Seldom mentioned, however, is the all-pervasive insistence of the authorities on maintaining proper religious observances. Religious beliefs were, despite appearances to our technological culture, deep and sincere. Failure to respect and publicly honour religious symbols was regarded with great suspicion. Roman religion was thought of as the spiritual glue which bound the Empire together and which guaranteed God's favour in its various enterprises.

The Jewish nation's refusal to tolerate images of any sort had long been condoned by Rome. Pilate appears to have thought that he would succeed where others had failed and introduce Roman symbols into the holy city. He miscalculated. Josephus tells how

This excited a very great tumult among the Jews when it was day ... for laws do not permit any sort of image to be brought into the city ... [1]

Pilate had to back down when the crowds 

... fell down in vast numbers together, exposed their necks, and cried out that they were sooner ready to be killed than that their law should be transgressed.

Pilate's next clash with the Jews ended better for him. He had appropriated money from Temple funds to build a much-needed aqueduct to bring water to Jerusalem. He seems to have anticipated trouble about using this money. When a protesting crowd assembled, he infiltrated his troops amongst them. At Pilate's signal they set upon the crowd with sticks and clubs and gave them a sound thrashing. That action stopped the protest in its tracks.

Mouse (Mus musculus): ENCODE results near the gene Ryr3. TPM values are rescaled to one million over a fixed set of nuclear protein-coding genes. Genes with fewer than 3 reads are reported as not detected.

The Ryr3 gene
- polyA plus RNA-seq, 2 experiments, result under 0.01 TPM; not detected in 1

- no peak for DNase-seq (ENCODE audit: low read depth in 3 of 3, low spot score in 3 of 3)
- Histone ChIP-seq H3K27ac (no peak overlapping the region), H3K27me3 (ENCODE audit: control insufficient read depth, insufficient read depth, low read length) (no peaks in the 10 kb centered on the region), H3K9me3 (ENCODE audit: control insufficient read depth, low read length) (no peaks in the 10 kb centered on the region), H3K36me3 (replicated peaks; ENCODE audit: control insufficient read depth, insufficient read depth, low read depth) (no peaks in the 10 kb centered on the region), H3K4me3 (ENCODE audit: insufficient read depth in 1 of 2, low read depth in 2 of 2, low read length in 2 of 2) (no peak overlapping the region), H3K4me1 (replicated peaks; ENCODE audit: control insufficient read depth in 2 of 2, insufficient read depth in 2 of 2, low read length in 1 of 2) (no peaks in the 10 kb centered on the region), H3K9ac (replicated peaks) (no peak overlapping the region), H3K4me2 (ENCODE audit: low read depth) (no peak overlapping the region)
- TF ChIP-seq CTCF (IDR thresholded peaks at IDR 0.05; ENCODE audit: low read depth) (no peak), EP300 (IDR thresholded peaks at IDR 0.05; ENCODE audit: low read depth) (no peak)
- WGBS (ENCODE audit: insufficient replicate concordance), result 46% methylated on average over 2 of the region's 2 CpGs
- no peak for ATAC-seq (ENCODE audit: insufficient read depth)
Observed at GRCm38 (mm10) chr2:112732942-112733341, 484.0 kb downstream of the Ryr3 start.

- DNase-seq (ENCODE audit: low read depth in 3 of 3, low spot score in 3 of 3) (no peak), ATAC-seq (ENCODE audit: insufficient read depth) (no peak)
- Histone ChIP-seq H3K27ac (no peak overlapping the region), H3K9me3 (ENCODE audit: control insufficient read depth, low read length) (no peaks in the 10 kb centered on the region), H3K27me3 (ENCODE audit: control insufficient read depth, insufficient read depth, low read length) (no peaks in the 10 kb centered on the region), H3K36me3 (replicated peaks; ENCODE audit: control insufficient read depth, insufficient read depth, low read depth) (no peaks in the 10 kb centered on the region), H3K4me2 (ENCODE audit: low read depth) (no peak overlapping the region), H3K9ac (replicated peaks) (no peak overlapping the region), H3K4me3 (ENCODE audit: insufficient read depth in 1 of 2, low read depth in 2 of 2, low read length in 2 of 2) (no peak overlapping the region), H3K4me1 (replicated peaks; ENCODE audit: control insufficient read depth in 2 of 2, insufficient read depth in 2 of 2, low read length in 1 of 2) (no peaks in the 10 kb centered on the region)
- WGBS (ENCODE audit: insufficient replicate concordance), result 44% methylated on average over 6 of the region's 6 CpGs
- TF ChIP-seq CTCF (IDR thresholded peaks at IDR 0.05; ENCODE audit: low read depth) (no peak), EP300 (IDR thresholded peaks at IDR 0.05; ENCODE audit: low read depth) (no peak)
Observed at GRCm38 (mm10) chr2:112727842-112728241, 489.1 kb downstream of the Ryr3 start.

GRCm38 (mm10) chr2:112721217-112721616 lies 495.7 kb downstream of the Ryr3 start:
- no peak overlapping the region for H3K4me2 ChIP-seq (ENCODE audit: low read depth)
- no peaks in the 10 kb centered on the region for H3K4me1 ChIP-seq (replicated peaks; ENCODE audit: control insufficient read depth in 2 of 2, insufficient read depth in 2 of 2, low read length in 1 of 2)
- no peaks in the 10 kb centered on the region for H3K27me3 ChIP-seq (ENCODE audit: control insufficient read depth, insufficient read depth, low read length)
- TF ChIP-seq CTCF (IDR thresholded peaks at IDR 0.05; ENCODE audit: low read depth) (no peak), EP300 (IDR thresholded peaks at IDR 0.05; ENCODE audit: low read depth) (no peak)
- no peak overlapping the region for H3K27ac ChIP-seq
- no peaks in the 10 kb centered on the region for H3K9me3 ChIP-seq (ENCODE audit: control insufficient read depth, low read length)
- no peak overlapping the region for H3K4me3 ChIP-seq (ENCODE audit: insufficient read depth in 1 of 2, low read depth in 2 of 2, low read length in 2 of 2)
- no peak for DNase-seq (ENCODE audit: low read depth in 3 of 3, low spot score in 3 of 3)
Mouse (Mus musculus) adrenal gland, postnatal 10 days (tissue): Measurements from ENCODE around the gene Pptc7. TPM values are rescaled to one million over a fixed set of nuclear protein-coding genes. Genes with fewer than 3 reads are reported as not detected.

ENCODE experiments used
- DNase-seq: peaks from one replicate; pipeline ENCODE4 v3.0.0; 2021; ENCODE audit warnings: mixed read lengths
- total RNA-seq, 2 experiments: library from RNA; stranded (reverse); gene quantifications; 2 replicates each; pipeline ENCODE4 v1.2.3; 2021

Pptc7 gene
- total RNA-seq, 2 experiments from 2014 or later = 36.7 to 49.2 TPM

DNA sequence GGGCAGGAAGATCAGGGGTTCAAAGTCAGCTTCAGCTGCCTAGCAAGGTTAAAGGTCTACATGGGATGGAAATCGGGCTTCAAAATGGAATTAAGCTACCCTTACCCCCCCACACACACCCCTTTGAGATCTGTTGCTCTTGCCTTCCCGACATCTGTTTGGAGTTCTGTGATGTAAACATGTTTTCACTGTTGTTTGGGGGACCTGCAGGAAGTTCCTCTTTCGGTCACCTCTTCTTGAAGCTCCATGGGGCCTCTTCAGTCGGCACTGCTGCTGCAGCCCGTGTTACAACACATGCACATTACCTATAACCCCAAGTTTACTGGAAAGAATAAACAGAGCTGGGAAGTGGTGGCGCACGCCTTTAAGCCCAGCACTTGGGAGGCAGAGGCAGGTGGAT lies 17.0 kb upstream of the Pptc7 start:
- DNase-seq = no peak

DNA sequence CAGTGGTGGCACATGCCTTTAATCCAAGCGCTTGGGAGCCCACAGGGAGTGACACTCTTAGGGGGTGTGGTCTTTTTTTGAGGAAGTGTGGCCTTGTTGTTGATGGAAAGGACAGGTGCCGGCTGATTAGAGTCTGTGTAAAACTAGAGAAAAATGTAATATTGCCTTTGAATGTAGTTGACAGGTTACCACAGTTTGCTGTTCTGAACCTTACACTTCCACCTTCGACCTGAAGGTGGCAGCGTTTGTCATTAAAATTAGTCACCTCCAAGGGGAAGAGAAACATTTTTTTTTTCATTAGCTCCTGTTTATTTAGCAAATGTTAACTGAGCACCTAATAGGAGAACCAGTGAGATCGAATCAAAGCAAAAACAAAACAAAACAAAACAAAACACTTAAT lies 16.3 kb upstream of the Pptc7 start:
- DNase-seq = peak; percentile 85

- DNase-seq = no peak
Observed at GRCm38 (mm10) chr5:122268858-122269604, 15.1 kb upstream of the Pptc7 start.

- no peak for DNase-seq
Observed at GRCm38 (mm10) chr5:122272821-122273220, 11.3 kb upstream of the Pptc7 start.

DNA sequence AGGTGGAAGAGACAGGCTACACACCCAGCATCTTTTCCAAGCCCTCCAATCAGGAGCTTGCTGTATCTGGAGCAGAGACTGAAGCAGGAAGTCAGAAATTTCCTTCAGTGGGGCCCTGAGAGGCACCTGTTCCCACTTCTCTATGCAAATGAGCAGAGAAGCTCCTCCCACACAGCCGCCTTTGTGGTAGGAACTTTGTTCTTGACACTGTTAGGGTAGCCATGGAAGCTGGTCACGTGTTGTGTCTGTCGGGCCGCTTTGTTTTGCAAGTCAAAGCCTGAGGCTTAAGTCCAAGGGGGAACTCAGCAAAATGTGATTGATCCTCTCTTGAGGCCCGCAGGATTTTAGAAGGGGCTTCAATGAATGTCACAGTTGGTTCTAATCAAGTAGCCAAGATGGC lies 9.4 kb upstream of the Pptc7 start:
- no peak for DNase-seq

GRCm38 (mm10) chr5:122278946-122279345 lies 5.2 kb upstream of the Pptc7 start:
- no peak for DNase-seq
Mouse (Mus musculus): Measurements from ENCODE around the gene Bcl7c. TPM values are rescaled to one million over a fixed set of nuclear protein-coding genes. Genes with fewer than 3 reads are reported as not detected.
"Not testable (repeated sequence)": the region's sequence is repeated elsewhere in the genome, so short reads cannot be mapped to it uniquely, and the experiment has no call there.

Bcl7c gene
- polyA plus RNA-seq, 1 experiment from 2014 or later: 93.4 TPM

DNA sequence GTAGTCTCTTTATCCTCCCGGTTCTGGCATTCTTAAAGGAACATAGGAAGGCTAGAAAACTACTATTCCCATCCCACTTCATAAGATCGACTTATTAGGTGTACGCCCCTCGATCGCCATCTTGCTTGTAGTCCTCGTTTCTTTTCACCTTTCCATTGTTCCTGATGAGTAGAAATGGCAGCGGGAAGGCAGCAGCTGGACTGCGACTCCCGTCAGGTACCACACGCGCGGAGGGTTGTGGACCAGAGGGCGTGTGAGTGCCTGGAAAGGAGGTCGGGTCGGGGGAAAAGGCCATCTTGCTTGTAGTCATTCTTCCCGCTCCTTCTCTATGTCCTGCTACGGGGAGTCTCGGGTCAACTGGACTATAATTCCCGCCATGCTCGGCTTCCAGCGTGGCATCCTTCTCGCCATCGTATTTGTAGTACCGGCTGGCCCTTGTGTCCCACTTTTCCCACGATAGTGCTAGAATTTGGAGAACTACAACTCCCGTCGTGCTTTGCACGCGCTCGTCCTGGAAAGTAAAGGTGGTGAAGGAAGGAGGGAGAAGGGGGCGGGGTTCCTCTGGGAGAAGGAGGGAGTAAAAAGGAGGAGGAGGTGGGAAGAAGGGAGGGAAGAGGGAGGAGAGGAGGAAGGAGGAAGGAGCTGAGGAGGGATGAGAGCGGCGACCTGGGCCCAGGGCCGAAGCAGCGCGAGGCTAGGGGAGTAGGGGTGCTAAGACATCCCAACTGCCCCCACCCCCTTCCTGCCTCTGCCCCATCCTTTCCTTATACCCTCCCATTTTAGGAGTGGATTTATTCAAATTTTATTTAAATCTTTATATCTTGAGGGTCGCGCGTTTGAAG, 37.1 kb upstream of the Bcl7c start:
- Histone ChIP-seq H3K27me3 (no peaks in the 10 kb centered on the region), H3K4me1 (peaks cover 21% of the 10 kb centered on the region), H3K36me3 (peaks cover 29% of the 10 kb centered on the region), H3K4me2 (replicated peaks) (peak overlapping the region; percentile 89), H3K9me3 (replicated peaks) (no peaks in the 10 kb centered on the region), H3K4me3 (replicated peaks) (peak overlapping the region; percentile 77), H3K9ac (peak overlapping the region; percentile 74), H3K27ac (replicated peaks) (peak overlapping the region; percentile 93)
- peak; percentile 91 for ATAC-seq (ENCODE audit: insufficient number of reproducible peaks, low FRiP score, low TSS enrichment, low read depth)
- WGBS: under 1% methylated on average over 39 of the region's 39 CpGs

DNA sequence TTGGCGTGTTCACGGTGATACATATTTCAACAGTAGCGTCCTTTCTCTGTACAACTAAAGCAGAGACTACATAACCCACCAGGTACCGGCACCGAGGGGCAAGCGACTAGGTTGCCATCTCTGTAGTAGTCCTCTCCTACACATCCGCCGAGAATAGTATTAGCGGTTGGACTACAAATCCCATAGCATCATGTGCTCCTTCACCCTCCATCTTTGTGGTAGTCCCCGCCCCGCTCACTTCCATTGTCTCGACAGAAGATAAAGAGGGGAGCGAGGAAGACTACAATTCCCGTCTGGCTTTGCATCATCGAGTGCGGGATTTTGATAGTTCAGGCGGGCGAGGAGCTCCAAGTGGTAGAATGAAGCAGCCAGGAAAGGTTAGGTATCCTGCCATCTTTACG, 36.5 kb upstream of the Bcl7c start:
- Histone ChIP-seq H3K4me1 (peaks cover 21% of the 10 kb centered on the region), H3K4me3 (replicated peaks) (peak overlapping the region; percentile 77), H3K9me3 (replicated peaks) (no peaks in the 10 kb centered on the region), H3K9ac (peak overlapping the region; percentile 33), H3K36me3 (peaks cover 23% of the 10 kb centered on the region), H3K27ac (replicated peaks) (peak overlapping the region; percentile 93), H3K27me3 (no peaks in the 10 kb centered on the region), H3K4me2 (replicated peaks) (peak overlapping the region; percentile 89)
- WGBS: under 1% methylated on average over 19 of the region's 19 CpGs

Pilate's cruel and inept governance eventually came to the notice of the Roman authorities. He was removed from his post by Lucius Vitellius, Governor of Syria (under which Judea fell as far as Rome was concerned).

A reading of the New Testament does not convey a negative picture of Roman governors in general and of Pilate in particular. On the contrary, they are portrayed as worthy rulers who deserve praise for their beneficence towards the Jews.

The author of Luke's Gospel and of the Acts of the Apostles presents the governors in a favourable light. In Acts chapters 24 and 25, for example, the Procurator Felix is honoured as a reformer who has brought peace and who is deeply concerned for the welfare of the Jewish nation. Only a hint of anything more sinister is admitted, as in his reference to a number of Galileans "whose blood Pilate mingled with their sacrifices" (Luke 13.1).

The other gospels are considerably more sycophantic with regard to Pilate. In Mark's Gospel, Pilate marvels at Jesus while the Jewish leaders don't hesitate to have him convicted on false charges. Pilate is a good judge of character and knows that the Jews oppose Jesus for the basest of motives. He even risks trying to release Jesus by offering the Jews a choice between their innocent victim and a convicted killer.

Matthew's Gospel goes even further in suggesting that Pilate was basically sensitive and just. In response to his wife's dream, Pilate pronounces Jesus innocent of any offence. He is driven by pressure from the Jewish authorities to do what he would rather not do.